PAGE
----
What both cases point to, some would argue, is a shift in the very focus of democracy. In the good old days there were Three Estates that held dominion over us. The Lords Spiritual, the Lords Temporal and the Commons. As the Press rose and cast off the shackles of censorship it became routinely referred to, after a remark made by Edmund Burke in the late eighteenth century, as the Fourth Estate. Here is how Oscar Wilde saw things a hundred and twenty years ago:-
In old days men had the rack. Now they have the press. That is an improvement certainly. But still it is very bad, and wrong, and demoralizing. Somebody — was it Burke? — called journalism the fourth estate. That was true at the time no doubt. But at the present moment it is the only estate. It has eaten up the other three. The Lords Temporal say nothing, the Lords Spiritual have nothing to say, and the House of Commons has nothing to say and says it. We are dominated by Journalism.
I would urge you click the link above and read the rest of that magnificent essay, especially the continuation of Wilde’s thoughts about the press.
The Fifth Estate?
Well, then. All in the same week the Fourth Estate has been rescued by Twitter and shamed by Twitter. Has the twinternet now become the Fifth Estate? And if so is it safe in the hands of people like you and me? Especially me.
Without, I hope, too much self-pity, I do seem to have made myself a target. Journalists who don’t understand what Twitter really is (the overwhelming majority) will use my name as a kind of shorthand for the service. The fact that I have been on it for a whole year (ie a decade, see second paragraph above) and have in that time accumulated a fairly large number of followers allows them lazily to go straight to my “Twitter feed” (as they insist on calling it) and either crediting me with being a kind of a Citizen Smith of the Twitting Popular Front, or blaming me for hypocritically claiming to strike blows for press freedom with one hand while trying to censor journalism with the other.
And what am I after all? What right have I to wield this kind of influence? A question people have been asking about journalists for years, but which they have every right to ask about me too. I don’t know what business I have wielding influence either. This whole thing has just grown up around me and now I cannot help wondering if, despite my preference for turd-sucking over politics, I have found myself in a new Fifth Estate political assembly, willy-nilly hailed as some sort of tribune by friendly people on one side and being yelled at by unfriendly people on the other. I am not cut out for the hurly-burly of adversarial politics. I am not qualified to represent anyone nor, I cannot repeat often enough, do I wish to. So I should shut up. That seems to be the only sensible thing to do. I should shut the fuck up.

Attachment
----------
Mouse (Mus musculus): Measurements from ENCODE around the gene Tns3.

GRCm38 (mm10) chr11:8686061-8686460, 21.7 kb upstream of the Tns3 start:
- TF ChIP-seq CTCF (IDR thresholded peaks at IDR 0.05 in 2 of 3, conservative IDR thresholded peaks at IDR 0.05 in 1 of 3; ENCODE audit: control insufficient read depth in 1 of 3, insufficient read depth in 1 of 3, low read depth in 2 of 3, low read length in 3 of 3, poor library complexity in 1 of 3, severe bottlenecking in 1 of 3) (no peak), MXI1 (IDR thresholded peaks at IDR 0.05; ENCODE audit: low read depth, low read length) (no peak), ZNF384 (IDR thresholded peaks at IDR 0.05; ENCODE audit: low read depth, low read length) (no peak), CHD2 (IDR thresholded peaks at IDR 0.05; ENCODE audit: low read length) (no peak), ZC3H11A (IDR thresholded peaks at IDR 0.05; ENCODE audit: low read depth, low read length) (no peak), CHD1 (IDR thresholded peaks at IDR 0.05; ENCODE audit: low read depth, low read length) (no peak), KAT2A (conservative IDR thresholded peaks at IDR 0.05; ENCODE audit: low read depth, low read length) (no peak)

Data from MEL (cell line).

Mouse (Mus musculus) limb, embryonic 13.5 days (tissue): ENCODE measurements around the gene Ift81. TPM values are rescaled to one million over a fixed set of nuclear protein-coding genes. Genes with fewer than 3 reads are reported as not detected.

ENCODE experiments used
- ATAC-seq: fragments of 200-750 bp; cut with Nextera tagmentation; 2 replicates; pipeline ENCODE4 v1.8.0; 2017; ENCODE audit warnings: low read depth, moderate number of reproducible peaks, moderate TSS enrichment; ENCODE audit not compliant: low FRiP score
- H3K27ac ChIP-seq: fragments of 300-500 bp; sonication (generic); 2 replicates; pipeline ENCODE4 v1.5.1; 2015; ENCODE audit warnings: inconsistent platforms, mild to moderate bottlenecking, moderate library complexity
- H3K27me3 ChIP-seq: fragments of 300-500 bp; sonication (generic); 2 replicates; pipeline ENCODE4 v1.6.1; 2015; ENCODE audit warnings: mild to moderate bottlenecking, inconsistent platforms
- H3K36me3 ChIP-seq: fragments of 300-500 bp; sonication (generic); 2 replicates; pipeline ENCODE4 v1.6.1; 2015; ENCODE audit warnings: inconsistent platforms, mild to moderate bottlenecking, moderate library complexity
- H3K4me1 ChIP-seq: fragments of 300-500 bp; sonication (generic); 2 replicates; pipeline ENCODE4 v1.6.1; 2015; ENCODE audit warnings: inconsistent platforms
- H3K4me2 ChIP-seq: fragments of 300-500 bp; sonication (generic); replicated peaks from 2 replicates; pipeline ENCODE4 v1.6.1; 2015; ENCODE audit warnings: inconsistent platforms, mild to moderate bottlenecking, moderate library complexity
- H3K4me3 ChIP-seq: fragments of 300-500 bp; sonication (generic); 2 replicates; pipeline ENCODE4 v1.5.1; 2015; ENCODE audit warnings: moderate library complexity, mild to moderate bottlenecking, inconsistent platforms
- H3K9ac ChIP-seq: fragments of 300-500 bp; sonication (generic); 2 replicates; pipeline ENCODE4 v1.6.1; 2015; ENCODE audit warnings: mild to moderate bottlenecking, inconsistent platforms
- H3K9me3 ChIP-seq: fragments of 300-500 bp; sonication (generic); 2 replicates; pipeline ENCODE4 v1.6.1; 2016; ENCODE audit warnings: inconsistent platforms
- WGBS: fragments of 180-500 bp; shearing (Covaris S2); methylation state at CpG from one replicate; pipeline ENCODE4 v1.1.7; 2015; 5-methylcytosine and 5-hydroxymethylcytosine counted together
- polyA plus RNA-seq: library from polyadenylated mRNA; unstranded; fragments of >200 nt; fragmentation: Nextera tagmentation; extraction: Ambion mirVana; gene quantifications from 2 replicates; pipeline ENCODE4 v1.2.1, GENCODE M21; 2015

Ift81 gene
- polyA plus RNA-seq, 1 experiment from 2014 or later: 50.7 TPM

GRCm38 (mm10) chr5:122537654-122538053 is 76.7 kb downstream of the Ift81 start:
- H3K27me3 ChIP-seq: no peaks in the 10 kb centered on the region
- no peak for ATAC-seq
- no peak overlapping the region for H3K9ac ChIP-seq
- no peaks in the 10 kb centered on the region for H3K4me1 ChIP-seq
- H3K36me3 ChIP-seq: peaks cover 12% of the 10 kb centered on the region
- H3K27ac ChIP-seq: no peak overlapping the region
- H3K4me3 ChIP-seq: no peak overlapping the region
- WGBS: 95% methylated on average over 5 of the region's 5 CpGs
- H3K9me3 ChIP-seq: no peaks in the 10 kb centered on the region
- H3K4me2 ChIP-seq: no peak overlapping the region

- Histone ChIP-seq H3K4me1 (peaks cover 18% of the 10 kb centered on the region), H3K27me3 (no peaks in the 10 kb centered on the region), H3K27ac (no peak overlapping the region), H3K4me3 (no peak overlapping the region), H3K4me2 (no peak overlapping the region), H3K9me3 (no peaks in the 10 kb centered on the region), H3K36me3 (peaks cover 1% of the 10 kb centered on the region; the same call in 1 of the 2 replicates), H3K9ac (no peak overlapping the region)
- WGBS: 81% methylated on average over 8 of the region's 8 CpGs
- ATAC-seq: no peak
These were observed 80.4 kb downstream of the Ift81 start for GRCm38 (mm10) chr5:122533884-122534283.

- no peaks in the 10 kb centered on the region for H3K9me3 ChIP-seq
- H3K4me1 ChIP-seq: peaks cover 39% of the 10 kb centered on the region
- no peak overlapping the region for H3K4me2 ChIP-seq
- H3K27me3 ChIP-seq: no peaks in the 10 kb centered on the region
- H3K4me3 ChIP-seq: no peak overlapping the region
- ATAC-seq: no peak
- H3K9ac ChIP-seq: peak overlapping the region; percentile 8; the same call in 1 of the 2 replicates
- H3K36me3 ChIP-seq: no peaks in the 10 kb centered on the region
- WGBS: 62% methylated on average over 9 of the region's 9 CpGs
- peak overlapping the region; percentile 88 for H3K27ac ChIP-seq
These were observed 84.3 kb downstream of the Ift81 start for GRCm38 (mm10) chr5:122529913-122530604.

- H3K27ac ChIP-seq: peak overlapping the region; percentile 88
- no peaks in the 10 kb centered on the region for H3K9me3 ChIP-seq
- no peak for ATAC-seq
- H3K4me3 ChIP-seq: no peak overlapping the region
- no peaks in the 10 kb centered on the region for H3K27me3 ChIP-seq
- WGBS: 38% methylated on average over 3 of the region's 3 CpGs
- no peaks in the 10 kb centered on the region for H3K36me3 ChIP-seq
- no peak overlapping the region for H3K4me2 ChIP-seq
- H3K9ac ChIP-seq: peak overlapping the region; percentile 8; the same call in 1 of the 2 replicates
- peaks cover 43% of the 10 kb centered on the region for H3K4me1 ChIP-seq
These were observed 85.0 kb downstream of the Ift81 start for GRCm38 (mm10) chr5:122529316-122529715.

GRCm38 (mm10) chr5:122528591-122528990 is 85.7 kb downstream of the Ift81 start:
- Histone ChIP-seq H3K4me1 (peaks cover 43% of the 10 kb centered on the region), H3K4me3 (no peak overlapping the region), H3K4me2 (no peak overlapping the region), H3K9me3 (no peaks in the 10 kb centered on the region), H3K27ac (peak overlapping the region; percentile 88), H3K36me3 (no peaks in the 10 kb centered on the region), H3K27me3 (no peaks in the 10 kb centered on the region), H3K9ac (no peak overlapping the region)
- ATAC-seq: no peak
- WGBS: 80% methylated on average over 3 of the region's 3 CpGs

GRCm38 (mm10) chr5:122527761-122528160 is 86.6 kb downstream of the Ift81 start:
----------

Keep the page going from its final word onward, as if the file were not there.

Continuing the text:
Twitter and Me
It all seems rather unfair, he wailed piteously. A pleasant twittery microblogging service that I joined in the spirit of curiosity and fun has emerged as a real force in the land and it is of course fascinating and pleasing to see this. I am, despite my prolix propensities and orotund enunciations, infantile. I like toys, I never plan ahead and I have little thought for consequences. I had no agenda with joining Twitter a year ago other than popping my toe in its water and seeing what the temperature was. It was not part of a clever commercial plan to “build my brand” (whatever the arse that means) nor to sell tickets, books and DVDs nor to ready myself for government, nor to disseminate a point of view nor to raise my profile in the media. I was travelling in Africa and other spots around the globe and I thought it would be an interesting way of sending little postcards to anyone who might be interested.